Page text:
“I didn’t understand the circumstances of what they wanted or what they saw until I got here and talked to them, but at the same time it was exciting; it was the new York Jets,” he said. “There’s a lot of history here. They’ve been making real good runs, two AFC championship games in the last three years, and it’s exciting. That’s what you want to do; you want to play to win, and being able to play for a team that’s winning, that’s what you want. In that aspect it was exciting to have the opportunity to go to a playoff-capable team.”
As if to underline the extent of the connections between Folk and Brown, the stories of how they first became kickers are remarkably similar.
“I grew up playing soccer, so I always just could kick the ball a long way,” Brown said. “I had a lot of power from the age of 7, 8, 9; I was really good at it. In seventh grade I had some football buddies who asked me to come out and play kicker for the team and kind of started that way. I ended up playing running back and safety, other different positions all through junior high, high school (in Foyil, Okla.) and in college, going into Nebraska, and was able to do a number of things. That’s kind of where it came from, kicking field goals on soccer fields in seventh grade.”
Friends and a change in sports play a big part in Folk’s story as well.
“It started my freshman year in high school. I went to a private Catholic high school, Notre Dame in Sherman Oaks, California. I knew four other people going to this high school; one of them was going to play football so I said all right, I’ll play too. The year before, two kids from my K-through-eight school went to Notre Dame and one of them was the kicker; I said ‘OK, I’ll be the kicker. I can kick the ball pretty far.’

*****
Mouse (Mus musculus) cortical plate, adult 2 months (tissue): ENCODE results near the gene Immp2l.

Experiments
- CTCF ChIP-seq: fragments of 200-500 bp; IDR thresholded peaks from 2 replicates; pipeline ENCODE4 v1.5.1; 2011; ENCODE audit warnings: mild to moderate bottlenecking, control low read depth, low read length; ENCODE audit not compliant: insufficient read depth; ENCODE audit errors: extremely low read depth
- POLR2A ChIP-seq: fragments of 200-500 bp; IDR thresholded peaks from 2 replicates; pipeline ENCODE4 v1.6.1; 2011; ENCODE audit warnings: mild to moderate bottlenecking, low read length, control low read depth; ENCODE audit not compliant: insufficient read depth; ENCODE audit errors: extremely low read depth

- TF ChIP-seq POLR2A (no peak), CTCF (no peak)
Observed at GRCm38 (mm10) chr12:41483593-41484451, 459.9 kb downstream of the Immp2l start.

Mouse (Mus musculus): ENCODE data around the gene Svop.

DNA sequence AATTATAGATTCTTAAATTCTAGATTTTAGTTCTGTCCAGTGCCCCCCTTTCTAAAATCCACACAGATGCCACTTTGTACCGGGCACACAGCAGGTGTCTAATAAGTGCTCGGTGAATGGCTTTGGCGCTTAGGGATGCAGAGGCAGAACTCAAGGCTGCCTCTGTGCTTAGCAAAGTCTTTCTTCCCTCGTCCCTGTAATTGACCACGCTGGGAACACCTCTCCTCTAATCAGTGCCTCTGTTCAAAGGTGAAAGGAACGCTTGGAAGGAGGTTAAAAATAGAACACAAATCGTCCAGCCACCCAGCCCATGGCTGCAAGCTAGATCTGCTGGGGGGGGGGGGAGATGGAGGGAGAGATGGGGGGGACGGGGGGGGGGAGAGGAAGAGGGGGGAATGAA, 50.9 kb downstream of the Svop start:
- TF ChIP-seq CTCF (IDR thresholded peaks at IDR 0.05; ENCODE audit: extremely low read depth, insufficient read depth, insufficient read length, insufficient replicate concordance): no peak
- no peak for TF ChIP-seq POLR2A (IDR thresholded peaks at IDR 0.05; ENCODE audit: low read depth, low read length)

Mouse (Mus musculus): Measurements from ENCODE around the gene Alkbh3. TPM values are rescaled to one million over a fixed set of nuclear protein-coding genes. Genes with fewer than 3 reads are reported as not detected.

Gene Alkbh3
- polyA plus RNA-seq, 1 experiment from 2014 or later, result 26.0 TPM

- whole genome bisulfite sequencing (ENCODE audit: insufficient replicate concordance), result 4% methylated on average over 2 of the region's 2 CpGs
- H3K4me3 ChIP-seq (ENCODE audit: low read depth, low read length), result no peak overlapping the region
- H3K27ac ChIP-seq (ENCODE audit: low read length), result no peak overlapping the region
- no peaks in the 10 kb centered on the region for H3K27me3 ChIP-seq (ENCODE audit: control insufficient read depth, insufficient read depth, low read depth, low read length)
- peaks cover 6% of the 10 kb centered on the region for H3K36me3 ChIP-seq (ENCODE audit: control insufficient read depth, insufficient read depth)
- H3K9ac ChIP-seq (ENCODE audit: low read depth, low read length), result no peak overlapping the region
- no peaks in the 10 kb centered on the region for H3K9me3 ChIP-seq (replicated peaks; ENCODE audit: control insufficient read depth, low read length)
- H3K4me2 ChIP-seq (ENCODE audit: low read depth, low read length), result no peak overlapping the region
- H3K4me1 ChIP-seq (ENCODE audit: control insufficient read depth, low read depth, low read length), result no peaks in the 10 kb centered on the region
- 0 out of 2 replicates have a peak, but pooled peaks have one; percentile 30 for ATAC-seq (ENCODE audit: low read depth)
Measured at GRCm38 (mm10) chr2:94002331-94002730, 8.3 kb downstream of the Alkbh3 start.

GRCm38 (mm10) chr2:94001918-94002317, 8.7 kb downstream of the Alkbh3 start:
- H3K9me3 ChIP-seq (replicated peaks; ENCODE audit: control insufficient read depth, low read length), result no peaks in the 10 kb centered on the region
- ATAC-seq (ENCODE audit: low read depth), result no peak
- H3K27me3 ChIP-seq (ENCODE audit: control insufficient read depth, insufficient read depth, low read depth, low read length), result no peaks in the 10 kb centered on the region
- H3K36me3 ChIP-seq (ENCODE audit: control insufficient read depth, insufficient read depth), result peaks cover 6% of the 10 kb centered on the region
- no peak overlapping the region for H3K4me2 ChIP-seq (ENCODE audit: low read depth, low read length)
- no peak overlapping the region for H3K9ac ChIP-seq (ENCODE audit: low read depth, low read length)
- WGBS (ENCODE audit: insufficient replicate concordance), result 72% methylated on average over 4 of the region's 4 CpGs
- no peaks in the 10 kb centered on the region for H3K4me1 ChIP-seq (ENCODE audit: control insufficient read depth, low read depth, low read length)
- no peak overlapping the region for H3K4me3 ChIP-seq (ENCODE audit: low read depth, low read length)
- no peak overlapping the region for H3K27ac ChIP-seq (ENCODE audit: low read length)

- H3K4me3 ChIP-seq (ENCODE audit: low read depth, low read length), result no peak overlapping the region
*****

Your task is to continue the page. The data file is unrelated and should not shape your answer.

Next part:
“I played soccer growing up so I started kicking on the side just for fun, to meet people. It started out as a meeting thing; I ended up being pretty good at it and made a pretty tough decision when I decided to go to the University of Arizona to play football instead of soccer. It’s a good decision so far.”
Kickers as a group and by the nature of their job are somewhat set apart from the rest of their team during practice. Though Westhoff has carved out some time near the end of practice sessions for them to show what they can do, both men are satisfied with being isolated for much of each practice.
“That gives us time to work on our craft,” Folk said. “It’s very technical and we have to be technically sound with everything we do, from our starting position to our ending position, where we kick the ball and all that stuff. We have time to work on that stuff, which is good, and get time to work on our rhythm with Tanner (Purdum) and T.J. (Conley) and Travis (Baltz), the snapper and the holders. We have a good relationship, all of us, and we have a good chunk of time to perfect what we do. I think it’s good for us.”
“I like it the way it is, and it’s the only thing I’ve ever known,” said Brown. “Obviously in college you do other things. You’re specializing, but you’re not a pro. We’re pros now, so our job requires us to do certain things and stay out of the way at certain times. We help out in certain areas, but this is the way that I like it. I want to be left alone to master my craft, and I’ve got to do for my body what my body needs, and I’m on a different schedule than everybody else. So it just kind of works out.”